Abarim Publications' online Biblical Greek Dictionary
The familiar adjective πολυς (polus), means much or many (Matthew 8:16, Mark 5:24, Luke 7:21, John 6:2), or great or intense (Matthew 2:18, John 7:12, Acts 15:7), and is the source of the many "poly-" words in English.
Our word often used to describe many people; the Anglicized phrase "hoi polloi", meaning the masses or the rabble, is directly adopted from Greek (Romans 5:15). And this appears to suggest relations between our word πολυς (polus) and the evenly familiar noun πολις (polis), meaning city.
From this adjective derive:
- Together with πας (pas), meaning all or whole: the adjective παμπολυς (pampolus), meaning very much, vast (Mark 8:1 only)
- Together with the suffix -κις (-kis), which denotes frequent occurrence: the adverb πολλακις (pollakis), meaning often or many times (Matthew 17:15, Romans 1:13, Hebrews 6:7).
- The adjective πολλαπλασιον (pollaplasion), meaning many times more (Luke 18:30 only).
- Together with the noun λογος (logos), meaning word: the noun πολυλογια (polulogia), denoting the use of many words, long-windedness (Matthew 6:7 only)
- Together with the noun μερος (meros), meaning a part or side: the adverb πολυμερος (polumeros; hence our English word "polymer"), meaning of many parts or many angles (Hebrews 1:1 only).
- Together with the adjective ποικιλος (poikilos), meaning varied: the adjective πολυποικιλος (polupoikilos), meaning greatly varied (Ephesians 3:10).
- Together with the noun σπλαγχνον (splagchnon), meaning (upper) intestines and figuratively the heart and emotions: the adjective πολυσπλαγχνος (polusplagchnos), or big-heartedness: very compassionate (James 5:11 only).
- Together with τελος (telos), meaning end or completion, or in this case, cost: the adjective πολυτελης (poluteles), meaning very costly (Mark 14:3, 1 Timothy 2:9, 1 Peter 3:4 only).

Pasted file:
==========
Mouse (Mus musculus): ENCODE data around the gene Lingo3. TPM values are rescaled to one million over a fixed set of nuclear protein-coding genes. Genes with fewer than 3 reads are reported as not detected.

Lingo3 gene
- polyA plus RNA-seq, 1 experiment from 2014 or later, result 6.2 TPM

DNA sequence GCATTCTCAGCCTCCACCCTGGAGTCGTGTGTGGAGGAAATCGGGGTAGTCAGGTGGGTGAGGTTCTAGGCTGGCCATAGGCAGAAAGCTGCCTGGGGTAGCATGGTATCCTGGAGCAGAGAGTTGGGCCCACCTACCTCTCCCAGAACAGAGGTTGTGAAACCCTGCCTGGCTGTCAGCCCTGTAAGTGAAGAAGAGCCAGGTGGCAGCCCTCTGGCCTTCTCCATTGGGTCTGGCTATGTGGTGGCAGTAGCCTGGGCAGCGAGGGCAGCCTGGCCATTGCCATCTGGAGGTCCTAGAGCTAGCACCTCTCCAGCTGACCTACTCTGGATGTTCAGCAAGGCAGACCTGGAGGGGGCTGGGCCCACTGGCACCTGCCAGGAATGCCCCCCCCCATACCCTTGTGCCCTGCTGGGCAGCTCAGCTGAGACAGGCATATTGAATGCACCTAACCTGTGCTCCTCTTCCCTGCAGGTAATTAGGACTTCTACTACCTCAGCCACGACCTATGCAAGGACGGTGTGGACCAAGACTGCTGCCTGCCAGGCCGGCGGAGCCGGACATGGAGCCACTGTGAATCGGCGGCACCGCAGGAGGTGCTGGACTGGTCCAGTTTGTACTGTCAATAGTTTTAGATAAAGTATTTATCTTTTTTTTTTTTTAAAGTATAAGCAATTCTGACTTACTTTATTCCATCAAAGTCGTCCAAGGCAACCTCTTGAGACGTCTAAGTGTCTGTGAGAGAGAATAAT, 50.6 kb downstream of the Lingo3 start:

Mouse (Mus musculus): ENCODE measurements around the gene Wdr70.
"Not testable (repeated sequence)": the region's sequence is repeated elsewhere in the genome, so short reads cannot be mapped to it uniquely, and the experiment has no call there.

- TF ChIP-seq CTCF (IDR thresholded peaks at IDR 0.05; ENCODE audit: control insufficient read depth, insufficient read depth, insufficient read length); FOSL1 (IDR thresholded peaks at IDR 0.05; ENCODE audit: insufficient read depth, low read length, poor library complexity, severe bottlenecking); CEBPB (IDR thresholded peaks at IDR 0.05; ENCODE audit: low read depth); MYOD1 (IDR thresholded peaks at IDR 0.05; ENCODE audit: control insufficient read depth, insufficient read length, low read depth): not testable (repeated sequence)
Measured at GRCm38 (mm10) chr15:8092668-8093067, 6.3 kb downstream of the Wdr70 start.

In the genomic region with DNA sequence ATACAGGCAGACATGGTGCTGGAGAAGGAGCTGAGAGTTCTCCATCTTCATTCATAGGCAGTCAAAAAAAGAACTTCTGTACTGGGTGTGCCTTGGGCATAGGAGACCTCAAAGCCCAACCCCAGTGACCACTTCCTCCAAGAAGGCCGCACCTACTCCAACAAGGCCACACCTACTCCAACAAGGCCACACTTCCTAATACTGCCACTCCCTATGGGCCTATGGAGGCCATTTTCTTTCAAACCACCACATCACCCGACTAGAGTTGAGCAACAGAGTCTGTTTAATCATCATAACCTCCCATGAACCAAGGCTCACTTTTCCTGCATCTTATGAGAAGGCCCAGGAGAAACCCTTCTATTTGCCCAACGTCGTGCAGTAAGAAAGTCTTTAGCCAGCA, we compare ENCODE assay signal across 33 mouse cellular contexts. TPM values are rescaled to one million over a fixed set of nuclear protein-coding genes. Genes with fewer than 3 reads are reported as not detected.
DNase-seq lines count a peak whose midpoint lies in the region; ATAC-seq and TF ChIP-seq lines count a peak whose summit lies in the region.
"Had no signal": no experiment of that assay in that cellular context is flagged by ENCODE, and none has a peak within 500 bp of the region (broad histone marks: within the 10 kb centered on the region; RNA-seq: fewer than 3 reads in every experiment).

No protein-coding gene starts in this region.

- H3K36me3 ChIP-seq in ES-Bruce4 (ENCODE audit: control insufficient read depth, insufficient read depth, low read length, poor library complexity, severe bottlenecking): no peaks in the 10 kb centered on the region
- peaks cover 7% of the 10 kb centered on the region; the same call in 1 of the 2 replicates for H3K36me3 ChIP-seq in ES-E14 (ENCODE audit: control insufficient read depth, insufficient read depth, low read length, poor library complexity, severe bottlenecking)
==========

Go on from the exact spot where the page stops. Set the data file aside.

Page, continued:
- Together with the noun τιμη (time), meaning worth or dearness: the adjective πολυτιμος (polutimos) meaning of great honor or price; very valuable (Matthew 13:46, John 12:3).
- Together with the noun τροπος (tropos), meaning manner, way or mode: the adverb πολυτροπως (polutropos), meaning in many ways or polymodal (Hebrews 1:1 only).
The adjective πλειων (pleion), also spelled πλειον (pleion) and πλεον (pleon), is the comparative of πολυς (polus) and means more. It is used pretty much in the same way as the English word "more" (Matthew 21:36, Acts 19:32, Hebrews 3:3).
Note the similarity with the verb πλεω (pleo), meaning to sail, which shares its root with the Latin pleo (hence our word "plenty"), which means to fill (which is what one does with ships). It's also the source of the name Pleiades, or the constellation of the Seven Sisters (see Exodus 2:16 and Isaiah 4:1).
It comes with the following derivations:
- The verb πλεοναζω (pleonazo), meaning to have more, to have surplus, to abound (Romans 5:20, 2 Corinthians 8:15, 2 Peter 1:8). This verb is the source of our English word "pleonasm". From this verb in turn derives:
- Together with the preposition υπερ (huper), meaning over or beyond: the verb υπερπλεοναζω (huperpleonazo), meaning to super-abound (1 Timothy 1:14 only).
- Together with the verb εχω (echo), meaning to have: the verb πλεονεκτεω (pleonekteo), literally to more-have; to covet or to harvest the resources of someone else out of sheer greed, to take advantage of. This verb occurs four times in 2 Corinthians (2:11, 7:2, 12:17-18) and once in 1 Thessalonians 4:6. From this verb comes:
- The noun πλεονεκτης (pleonektes), denoting a covetous person, an advantage taker (1 Corinthians 5:10-11, 6:10, Ephesians 5:5 only).
- Closely related to the previous and consisting of the same elements: the noun πλεονεξια (pleonexia), meaning covetousness or greediness (Luke 12:15, Romans 1:29, Ephesians 4:19).
The adjective πλειστος (pleistos) is the superlative of πολυς (polus) and means most (Matthew 11:20, 21:8 and 1 Corinthians 14:27 only). It has no derivatives.